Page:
CROWN grant allows new sex education program in fall

Jenny Monn from MU’s Health Services educates students on CROWN.

Jackie Lafferty
News Writer

Concern for the health of sexually active Millersville University students along with a recent grant from the Center for Research on Women and Newborn Health (CROWN) foundation sparked a new three-phase course of action on sexual education set to begin in the fall. An initial pilot study conducted by health services showed many students do not use condoms for various reasons including being in a monogamous relationship, being intoxicated, and lacking preparation.
Nurse practitioner Anne Pryzbylkowski believes the main reasons Millersville students do not use protection is that they are in the developmental stage of young adults who are fearless and believe no harm will fall to them. Also, there is a large lack of information concerning sexual education.
“Many students come from public schools with abstinence-only education and have never had the talk about protection before college”, said Pryzbylkowski.

Jenny Monn from MU’s Health Services educates students on CROWN.
Jenny Monn from MU’s Health Services educates students on CROWN.

The $20,453 grant will be used to tweak the pilot survey results and purchase items to develop a sexual education curriculum. The first phase in this program will involve surveying students in general education classes on knowledge of as well as experience with barriers of condoms. Students will be surveyed regardless of their sexual orientation or if they are currently sexually active
From this information a curriculum will be developed to target what is lacking in the surveys. For example, although many students may be protecting themselves from unwanted pregnancies by taking birth control pills they may not be aware of still contracting a sexually transmitted infection. Components of this will include an interactive website with a thirty minute educational piece as well as a hands-on activity in wellness classes. Items such as dental dams, female condoms, male condoms, and penis and vagina models will be used to educate students on protecting themselves.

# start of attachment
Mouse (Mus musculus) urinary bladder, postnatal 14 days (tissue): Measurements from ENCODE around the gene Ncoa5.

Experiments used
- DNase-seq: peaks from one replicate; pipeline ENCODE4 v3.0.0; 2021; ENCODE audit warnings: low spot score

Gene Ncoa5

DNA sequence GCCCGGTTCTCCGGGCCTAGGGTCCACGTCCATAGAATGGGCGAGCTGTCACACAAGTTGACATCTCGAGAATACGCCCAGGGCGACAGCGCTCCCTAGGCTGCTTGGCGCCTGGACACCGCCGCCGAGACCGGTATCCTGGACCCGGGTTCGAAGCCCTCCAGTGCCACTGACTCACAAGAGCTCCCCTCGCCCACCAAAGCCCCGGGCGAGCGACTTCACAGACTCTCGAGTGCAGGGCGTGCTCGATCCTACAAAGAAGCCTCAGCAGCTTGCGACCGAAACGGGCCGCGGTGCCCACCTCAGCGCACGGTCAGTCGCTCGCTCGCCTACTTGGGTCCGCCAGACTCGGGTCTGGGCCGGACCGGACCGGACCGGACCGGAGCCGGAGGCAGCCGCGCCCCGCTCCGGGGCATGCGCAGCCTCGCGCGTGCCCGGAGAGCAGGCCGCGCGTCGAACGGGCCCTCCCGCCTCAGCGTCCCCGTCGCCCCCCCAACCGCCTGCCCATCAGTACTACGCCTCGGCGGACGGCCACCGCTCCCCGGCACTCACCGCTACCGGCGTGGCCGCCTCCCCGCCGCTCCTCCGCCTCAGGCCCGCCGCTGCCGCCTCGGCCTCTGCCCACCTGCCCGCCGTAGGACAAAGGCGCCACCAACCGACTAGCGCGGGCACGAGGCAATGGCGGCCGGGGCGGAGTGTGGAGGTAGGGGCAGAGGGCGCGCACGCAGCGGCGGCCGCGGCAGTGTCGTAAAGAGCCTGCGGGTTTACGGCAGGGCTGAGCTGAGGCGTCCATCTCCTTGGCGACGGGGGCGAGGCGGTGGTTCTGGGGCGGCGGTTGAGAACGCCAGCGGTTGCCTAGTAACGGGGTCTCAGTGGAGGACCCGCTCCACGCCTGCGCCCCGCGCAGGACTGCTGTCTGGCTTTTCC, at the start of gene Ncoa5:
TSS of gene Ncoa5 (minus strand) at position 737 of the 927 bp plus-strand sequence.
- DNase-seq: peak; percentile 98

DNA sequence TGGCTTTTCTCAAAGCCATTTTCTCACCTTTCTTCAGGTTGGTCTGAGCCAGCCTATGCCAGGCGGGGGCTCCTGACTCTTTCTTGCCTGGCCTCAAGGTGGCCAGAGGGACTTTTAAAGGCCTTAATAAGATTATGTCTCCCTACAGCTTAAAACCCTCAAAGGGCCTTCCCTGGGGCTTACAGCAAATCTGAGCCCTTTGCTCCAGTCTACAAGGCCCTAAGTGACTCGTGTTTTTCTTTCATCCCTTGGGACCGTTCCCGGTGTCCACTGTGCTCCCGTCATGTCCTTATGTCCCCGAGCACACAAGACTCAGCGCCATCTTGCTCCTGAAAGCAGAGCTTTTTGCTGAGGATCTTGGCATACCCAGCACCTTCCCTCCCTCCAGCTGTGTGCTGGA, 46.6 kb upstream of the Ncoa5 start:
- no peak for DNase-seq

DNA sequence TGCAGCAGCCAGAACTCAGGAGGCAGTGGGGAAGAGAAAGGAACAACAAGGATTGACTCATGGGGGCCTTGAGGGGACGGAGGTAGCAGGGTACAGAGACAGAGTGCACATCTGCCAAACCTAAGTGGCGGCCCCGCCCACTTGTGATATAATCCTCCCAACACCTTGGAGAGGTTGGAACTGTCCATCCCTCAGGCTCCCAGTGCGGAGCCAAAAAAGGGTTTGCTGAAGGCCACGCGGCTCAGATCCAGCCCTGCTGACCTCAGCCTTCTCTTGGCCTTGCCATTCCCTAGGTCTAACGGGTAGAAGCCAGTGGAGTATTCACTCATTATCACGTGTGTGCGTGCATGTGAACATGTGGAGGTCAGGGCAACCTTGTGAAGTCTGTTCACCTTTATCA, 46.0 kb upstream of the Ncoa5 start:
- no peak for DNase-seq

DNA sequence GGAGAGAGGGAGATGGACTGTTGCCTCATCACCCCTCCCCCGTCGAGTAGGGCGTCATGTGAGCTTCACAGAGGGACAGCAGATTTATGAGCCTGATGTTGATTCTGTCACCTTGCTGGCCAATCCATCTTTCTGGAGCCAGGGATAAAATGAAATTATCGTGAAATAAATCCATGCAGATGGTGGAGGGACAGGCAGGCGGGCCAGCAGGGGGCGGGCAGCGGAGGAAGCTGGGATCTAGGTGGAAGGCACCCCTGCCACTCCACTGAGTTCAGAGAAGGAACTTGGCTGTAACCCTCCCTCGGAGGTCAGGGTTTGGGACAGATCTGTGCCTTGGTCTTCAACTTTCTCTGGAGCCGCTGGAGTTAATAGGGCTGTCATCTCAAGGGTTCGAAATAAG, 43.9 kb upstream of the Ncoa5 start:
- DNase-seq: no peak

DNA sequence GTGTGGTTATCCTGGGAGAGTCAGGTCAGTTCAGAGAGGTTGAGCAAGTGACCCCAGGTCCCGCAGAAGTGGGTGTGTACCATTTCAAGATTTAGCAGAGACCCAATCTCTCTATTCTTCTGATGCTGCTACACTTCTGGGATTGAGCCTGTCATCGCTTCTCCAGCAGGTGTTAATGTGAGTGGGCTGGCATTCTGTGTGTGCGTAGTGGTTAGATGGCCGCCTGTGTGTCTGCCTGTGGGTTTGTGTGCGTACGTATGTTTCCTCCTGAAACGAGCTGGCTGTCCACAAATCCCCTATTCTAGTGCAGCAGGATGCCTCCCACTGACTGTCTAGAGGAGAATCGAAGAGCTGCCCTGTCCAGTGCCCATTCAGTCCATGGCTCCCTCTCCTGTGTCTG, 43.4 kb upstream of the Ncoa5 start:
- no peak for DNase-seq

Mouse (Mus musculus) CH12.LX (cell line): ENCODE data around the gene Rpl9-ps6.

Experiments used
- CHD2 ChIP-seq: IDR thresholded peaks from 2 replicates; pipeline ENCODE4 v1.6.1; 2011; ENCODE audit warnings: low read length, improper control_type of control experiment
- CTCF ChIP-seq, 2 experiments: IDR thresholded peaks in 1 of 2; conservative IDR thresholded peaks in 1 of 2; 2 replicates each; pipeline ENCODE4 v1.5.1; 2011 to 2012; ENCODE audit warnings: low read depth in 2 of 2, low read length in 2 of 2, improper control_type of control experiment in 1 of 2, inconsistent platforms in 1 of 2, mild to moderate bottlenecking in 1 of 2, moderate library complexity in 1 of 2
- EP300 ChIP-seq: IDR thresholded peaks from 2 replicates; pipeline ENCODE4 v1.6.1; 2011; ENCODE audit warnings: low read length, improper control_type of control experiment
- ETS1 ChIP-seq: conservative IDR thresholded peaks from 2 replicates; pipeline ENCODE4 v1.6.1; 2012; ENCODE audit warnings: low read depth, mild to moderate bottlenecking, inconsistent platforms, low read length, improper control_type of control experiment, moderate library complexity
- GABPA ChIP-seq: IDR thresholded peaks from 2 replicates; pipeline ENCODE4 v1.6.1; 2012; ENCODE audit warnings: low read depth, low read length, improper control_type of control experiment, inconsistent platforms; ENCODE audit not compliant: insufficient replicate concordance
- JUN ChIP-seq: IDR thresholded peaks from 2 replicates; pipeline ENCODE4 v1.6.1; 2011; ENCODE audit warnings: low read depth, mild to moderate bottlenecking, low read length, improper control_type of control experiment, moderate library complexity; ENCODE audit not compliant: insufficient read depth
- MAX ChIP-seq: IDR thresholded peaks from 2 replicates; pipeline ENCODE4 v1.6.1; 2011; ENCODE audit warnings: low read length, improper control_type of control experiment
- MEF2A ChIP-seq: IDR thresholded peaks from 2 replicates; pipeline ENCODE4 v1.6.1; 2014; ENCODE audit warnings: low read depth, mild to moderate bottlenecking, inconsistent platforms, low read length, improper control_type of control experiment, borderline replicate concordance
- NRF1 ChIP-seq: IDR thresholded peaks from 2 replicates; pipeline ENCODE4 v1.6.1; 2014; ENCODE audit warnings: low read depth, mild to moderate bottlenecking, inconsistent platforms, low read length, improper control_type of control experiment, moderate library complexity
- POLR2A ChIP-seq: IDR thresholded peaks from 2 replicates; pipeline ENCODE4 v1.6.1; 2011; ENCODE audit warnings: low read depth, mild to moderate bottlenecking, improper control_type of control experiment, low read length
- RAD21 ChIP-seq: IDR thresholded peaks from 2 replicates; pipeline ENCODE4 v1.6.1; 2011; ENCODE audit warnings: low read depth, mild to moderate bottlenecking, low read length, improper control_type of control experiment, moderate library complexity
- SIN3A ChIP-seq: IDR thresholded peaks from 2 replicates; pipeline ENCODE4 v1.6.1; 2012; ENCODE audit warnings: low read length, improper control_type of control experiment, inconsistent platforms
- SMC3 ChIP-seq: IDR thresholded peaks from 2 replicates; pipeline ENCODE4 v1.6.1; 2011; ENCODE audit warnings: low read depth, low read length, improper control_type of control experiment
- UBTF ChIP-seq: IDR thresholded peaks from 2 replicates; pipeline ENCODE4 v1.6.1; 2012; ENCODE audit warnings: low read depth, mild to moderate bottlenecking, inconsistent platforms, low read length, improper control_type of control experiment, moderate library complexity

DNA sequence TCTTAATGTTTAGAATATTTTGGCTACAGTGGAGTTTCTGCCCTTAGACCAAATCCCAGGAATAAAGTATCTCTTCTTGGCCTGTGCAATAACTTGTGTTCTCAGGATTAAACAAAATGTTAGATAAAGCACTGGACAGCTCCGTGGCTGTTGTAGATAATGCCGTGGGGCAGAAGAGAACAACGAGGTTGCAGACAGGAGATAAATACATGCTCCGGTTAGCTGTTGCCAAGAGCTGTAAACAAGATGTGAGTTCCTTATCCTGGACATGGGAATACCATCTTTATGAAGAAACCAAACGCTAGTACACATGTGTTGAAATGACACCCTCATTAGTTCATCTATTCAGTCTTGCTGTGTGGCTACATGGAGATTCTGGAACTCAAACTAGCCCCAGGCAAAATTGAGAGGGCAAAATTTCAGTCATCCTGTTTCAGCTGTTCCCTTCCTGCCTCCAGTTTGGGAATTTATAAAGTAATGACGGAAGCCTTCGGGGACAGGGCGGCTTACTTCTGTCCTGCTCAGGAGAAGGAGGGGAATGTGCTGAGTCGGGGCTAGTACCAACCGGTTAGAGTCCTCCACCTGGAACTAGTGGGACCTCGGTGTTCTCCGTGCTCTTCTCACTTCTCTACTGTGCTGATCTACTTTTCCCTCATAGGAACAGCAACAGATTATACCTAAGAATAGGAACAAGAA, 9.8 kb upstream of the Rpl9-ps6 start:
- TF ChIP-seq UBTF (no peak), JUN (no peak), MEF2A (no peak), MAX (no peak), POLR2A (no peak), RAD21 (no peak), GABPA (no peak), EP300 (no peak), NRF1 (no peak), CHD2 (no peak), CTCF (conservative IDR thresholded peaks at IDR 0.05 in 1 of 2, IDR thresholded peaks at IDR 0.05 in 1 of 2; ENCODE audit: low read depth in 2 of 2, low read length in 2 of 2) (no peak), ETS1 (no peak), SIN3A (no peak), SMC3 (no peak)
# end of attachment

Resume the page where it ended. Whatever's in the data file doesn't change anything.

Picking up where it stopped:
The third phase will consist of compiling the survey results and publishing an article of their findings, which was a requirement of the grant.
This grant is a collaborative effort by principal investigator and health services nurse Jenny Monn, nurse practitioner Anne Pryzbylkowski, and Drs. Kim Mahaffy, sociology: Becky Mowrey and Julie Lombardi, wellness and sports sciences, who all assisted with the initial survey and will continue with the ongoing project.
Information will be used from the American Sexual Health Association’s website. Key facts from this source include that each year, one in four teens contracts an STD/STI and more than half of all people will have an STD/STI at some point in their lifetime. The program will stress that condoms are the only contraceptive option that can prevent both unintended pregnancies and STIs.
The grant is titled “Factors Influencing Barrier Protection Use Among College Students: Implementation of an Education Campaign”, and is set for an 18 month renewable period. “If successful the team may reapply for future money for the program, but it is still in the early phases,” said Pryzbylkowski.